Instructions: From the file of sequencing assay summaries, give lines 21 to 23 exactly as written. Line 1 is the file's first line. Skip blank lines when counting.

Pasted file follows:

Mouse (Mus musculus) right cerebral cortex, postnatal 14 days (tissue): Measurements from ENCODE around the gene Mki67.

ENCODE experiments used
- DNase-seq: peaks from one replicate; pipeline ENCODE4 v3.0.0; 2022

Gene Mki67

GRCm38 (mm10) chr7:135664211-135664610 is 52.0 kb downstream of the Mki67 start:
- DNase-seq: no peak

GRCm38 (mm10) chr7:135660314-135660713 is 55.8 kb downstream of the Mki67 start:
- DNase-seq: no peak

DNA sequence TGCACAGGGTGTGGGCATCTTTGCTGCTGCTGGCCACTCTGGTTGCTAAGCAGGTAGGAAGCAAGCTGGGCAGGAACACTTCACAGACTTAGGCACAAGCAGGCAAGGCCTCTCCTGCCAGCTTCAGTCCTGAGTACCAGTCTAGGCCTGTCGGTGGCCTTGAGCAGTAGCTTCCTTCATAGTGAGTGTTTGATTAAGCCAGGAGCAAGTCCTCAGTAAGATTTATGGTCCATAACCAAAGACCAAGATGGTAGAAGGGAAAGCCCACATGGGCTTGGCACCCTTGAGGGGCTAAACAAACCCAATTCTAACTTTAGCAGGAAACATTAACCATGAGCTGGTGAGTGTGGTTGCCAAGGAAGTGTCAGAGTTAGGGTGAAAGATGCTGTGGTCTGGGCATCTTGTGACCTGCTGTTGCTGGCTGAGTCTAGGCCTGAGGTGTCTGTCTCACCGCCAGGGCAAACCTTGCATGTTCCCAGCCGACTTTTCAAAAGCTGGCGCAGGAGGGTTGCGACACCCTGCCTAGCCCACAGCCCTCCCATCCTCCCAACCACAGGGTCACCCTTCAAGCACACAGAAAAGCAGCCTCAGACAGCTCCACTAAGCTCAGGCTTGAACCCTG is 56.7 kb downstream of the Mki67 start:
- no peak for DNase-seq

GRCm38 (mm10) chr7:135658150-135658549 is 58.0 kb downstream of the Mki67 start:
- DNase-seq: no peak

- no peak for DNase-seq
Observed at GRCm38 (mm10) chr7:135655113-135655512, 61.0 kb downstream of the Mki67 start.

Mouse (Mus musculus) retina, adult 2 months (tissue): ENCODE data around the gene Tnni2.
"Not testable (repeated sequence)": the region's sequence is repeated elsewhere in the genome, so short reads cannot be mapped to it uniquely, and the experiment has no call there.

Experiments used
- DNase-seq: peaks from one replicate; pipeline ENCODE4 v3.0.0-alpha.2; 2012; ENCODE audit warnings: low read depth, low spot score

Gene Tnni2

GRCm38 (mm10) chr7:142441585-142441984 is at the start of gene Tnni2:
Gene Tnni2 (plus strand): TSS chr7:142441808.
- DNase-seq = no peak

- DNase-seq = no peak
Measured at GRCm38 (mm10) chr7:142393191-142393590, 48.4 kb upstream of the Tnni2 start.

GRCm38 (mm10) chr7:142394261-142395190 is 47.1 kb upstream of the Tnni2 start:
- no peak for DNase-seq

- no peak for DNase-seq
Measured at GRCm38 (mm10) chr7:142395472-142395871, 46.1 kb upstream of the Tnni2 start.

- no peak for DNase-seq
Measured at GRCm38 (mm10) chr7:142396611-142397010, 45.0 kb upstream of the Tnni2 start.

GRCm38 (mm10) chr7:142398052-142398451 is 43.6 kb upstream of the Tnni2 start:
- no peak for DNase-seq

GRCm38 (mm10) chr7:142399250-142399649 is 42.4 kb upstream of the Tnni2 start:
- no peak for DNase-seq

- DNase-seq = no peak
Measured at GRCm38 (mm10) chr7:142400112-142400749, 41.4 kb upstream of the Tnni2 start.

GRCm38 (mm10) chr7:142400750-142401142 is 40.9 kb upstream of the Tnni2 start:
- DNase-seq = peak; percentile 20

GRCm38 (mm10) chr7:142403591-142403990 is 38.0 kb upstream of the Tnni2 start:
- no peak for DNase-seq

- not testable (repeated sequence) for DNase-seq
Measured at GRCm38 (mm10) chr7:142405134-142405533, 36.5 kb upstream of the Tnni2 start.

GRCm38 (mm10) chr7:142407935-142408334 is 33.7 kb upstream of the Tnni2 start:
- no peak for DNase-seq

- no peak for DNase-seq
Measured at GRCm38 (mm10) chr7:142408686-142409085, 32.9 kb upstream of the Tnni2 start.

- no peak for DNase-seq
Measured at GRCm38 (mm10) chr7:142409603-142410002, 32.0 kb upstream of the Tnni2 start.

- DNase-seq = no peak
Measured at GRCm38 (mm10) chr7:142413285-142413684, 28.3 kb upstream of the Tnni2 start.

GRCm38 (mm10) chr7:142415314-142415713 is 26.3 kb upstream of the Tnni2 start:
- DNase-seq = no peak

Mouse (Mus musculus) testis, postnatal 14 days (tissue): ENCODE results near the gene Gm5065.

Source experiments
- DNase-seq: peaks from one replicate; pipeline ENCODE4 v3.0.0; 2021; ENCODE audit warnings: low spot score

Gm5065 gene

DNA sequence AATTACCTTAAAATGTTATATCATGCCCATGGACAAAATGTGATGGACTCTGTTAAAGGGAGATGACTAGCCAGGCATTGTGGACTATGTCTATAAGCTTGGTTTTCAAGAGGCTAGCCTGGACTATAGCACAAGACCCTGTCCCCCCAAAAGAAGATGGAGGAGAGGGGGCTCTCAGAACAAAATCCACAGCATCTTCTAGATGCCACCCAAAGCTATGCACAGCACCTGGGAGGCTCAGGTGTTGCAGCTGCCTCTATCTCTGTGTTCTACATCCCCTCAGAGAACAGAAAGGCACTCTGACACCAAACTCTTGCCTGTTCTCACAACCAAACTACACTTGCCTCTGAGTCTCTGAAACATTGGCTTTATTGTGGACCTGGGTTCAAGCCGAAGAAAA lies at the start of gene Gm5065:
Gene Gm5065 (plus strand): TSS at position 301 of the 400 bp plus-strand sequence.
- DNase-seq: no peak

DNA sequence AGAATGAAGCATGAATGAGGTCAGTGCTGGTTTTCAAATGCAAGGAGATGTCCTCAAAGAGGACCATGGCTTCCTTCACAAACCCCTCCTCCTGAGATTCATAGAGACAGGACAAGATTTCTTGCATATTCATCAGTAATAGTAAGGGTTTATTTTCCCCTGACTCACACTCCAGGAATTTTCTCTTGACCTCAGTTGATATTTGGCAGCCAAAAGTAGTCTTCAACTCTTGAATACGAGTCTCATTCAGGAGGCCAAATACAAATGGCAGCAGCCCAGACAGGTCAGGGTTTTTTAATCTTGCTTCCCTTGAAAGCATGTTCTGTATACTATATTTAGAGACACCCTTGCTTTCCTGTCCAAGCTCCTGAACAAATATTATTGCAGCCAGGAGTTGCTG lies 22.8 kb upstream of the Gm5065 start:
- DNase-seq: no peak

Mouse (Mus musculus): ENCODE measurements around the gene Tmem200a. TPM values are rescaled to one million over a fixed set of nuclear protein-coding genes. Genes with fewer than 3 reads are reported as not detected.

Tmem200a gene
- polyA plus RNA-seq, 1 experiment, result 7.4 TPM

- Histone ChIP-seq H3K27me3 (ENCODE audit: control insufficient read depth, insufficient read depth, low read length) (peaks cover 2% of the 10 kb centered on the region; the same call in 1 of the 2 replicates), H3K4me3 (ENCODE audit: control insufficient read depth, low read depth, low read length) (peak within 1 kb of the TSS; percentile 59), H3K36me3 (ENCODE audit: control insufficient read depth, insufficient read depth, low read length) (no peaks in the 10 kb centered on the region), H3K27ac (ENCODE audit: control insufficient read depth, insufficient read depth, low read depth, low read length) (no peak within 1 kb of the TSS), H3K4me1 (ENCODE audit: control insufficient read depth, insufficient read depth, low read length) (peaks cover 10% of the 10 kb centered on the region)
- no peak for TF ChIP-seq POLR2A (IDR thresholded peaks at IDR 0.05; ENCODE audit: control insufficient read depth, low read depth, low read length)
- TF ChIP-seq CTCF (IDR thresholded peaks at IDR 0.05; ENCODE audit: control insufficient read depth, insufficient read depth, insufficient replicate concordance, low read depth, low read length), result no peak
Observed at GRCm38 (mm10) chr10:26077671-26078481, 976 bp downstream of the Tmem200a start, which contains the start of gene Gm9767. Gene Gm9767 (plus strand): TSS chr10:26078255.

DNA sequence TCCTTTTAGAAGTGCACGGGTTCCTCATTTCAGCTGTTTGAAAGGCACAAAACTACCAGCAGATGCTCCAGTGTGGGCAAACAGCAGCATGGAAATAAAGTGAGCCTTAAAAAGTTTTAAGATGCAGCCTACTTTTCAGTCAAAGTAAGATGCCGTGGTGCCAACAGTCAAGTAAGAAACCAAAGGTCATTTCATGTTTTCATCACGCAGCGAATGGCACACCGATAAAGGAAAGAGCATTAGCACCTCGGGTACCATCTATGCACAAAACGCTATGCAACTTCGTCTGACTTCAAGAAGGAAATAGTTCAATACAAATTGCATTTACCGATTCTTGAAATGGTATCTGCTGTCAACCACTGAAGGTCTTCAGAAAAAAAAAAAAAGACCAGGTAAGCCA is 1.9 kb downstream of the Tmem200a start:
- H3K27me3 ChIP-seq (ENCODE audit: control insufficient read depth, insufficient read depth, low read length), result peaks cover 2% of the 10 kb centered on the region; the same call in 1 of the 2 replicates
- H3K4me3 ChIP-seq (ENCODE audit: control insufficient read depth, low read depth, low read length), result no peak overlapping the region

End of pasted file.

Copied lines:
Gene Tnni2 (plus strand): TSS chr7:142441808.
- DNase-seq = no peak

- DNase-seq = no peak